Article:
Local authorities should consider their economic models to attract investors

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Rodney Ndamba…economist

Cities and local authorities are a beacon of any investment destination which reflect the economic opportunities and business environment available for investors.

Many cities in Africa are coming to that realisation, hence developing models for providing world-class services, progressive business environment, and economic opportunities for domestic and foreign investors. The prevailing state of cities in Zimbabwe reflects the economic realities hindering investment attractiveness. The dysfunctionalities in Harare reflects lack of seriousness on by-laws if compared with Kigali (Rwanda), Port Louis (Mauritius), and Casablanca (Morocco). This article provides a critical perspective on how local authorities and cities in Zimbabwe need to take a serious reflection on their role in investment attractiveness which has serious implications for the national economy.

If investors cannot be attracted to Harare, there is no way they can be attracted to the rest of Zimbabwe. Cities can boost economies by positioning themselves as desirable localities for multinational firms’ regional headquarters or sub-offices, thereby becoming important nodes in the firms’ corporate strategies (Wall, 2018).

Contemporary smart cities and local authorities around the world are strategic to national gross domestic product (GDP) contribution in many countries. For example, cities like Zurich (Switzerland), Singapore (Singapore), Munich (Germany), New York (USA), London (UK), Shanghai (China), Tokyo (Japan), Cape Town (South Africa), Johannesburg (South Africa), Frankfurt (Germany), Pretoria (South Africa), Paris (France), Seoul (South Korea) and Dubai (United Arab Emirates) are economic hubs in their own right. They provide conducive and competitive business environments that attract investors around the world. They operate economic models that allow them to be competitive by providing world-class services and infrastructure. While in Zimbabwe cities like Harare and Bulawayo which are supposed to be the beacon of national economy attractiveness have turned themselves into political frontiers.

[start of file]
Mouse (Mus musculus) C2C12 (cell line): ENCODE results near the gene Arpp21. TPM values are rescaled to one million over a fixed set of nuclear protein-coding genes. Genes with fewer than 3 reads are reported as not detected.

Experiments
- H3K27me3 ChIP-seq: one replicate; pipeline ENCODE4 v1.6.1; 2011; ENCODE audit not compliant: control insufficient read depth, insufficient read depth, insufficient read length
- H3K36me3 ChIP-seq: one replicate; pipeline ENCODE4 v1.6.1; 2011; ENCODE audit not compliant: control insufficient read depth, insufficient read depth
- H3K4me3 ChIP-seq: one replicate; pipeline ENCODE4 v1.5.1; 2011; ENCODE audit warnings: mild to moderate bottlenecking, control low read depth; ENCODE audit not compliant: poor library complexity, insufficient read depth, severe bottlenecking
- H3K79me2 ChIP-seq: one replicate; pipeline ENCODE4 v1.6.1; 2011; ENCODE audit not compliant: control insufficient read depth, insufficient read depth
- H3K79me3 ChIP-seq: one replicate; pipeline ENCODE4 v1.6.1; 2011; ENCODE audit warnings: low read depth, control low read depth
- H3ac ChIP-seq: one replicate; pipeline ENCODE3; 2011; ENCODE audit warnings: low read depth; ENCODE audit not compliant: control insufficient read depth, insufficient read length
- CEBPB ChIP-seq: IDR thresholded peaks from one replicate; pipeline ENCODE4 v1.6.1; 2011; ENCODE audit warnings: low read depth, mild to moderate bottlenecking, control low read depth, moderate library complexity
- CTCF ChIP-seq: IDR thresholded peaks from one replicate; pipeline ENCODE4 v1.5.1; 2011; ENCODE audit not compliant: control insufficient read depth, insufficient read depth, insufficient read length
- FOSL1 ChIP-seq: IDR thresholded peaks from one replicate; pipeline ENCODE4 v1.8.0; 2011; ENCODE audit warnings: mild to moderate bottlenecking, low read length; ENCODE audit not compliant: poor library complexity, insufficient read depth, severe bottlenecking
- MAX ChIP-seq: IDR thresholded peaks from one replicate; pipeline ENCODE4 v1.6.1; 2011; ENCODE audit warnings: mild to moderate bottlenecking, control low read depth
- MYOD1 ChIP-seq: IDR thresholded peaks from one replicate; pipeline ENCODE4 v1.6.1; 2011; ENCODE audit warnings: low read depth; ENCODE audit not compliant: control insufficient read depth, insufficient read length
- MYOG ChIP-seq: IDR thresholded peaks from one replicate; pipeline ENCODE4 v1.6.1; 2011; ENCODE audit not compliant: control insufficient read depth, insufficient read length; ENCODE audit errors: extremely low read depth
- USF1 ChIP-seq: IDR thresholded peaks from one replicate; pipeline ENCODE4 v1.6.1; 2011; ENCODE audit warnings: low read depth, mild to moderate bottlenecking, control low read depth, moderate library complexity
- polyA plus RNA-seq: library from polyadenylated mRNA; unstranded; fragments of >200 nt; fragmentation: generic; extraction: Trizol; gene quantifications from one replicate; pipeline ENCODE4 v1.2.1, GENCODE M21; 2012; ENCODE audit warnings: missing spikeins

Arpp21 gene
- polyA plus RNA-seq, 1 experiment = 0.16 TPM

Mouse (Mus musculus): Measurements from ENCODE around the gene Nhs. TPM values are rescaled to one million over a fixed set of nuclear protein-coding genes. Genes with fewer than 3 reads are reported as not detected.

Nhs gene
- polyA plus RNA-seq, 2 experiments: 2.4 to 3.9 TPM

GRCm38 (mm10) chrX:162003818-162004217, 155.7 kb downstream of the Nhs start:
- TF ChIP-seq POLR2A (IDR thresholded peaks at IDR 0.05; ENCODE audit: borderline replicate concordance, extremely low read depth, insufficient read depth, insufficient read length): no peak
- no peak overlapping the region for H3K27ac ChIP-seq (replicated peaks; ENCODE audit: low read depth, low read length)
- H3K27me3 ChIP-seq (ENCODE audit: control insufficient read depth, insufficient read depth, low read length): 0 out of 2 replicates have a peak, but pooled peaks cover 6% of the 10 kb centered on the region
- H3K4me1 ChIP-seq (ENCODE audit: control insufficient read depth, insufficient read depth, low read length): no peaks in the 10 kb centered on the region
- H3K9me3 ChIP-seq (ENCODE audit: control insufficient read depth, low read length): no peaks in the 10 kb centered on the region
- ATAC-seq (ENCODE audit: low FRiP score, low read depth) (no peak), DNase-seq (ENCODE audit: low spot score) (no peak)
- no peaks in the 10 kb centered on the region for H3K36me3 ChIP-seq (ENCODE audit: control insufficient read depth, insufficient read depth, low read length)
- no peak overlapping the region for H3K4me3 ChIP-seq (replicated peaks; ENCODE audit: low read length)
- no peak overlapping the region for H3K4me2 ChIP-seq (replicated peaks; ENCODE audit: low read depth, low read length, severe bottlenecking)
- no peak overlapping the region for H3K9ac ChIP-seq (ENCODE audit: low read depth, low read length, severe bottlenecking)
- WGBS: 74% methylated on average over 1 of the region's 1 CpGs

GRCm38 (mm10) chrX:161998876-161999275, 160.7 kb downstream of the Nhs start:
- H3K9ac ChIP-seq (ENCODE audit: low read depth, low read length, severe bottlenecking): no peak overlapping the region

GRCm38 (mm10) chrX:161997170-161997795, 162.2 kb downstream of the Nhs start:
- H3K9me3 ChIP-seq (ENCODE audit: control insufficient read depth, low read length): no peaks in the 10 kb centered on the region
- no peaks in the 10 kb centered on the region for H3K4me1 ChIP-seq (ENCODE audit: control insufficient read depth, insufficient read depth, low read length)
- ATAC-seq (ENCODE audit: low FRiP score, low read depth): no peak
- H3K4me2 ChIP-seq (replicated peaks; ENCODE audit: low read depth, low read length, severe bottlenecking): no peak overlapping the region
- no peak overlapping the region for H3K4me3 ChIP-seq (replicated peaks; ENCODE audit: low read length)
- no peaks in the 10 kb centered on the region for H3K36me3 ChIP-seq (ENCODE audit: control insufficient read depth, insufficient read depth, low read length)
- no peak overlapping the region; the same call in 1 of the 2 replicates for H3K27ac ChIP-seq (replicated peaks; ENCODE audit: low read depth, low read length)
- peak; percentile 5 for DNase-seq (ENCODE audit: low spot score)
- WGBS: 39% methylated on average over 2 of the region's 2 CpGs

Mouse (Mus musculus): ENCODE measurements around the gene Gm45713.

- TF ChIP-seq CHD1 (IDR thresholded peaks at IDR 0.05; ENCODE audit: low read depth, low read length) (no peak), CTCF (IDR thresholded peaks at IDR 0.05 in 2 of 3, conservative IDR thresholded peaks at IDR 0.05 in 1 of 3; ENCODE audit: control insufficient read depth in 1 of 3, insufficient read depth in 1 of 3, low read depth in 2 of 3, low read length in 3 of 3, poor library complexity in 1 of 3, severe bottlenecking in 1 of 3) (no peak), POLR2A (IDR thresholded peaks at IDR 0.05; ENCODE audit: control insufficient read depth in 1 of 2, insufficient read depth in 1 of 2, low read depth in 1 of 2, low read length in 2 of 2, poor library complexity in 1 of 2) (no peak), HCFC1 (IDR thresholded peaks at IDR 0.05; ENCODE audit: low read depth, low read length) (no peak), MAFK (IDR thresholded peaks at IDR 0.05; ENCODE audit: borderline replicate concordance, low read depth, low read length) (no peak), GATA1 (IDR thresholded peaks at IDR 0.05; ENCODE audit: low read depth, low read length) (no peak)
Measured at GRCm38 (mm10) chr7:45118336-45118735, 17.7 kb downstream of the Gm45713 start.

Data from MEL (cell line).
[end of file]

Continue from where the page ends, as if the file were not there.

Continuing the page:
The cities lack serious economic models evidenced by failing to provide water, modern infrastructure and other services critical for a competitive business environment that attract investors and hosting international businesses.

Many strong economies around the world attribute their economic success to their cities and local authorities that provide efficient services, facilities and infrastructure that attract investors and support businesses for national economic competitiveness. While there may be no accurate data on how much Harare contributes to the national GDP, some cities in Africa provides data on how much they contribute.

According to Acardis (2019)’s Citizen Centric Cities – Sustainable Cities 2018 report, only three African cities featured in the top 100 sustainable cities in the world ranking based on economic, environmental and social health of the cities.

In Africa, only Johannesburg, Nairobi, Cape Town and Cairo featured in the top 100. An analysis of these cities indicates that these are economic hubs with strong models to attract investors by prioritising business environment, managing energy use, pollution and emissions, and quality of opportunities and social life the city offers.

These are cities which are implementing the UN-supported Sustainable Development Goals (SDGs). A publication by UN Habitat (2019) on State of Africa cities 2018 showed Cairo-Egypt (US$13,7 billion), Johannesburg-SA (US$13,2 billion), Tangier-Morocco (US$10,5 billion), Lagos-Nigeria (US$9,2 billion), Casablanca-Morocco (US$8,4 billion), Algiers-Algeria (US$8 billion), Cape Town-SA (US$6,4 billion) and Nairobi-Kenya (US$6 billion) leading in attracting foreign direct investment between 2003-2016 as cities. This reflects this significance of cities to economic growth, national development, and attracting foreign direct investment (FDI) necessary for industrialisation (Adegoke, 2018).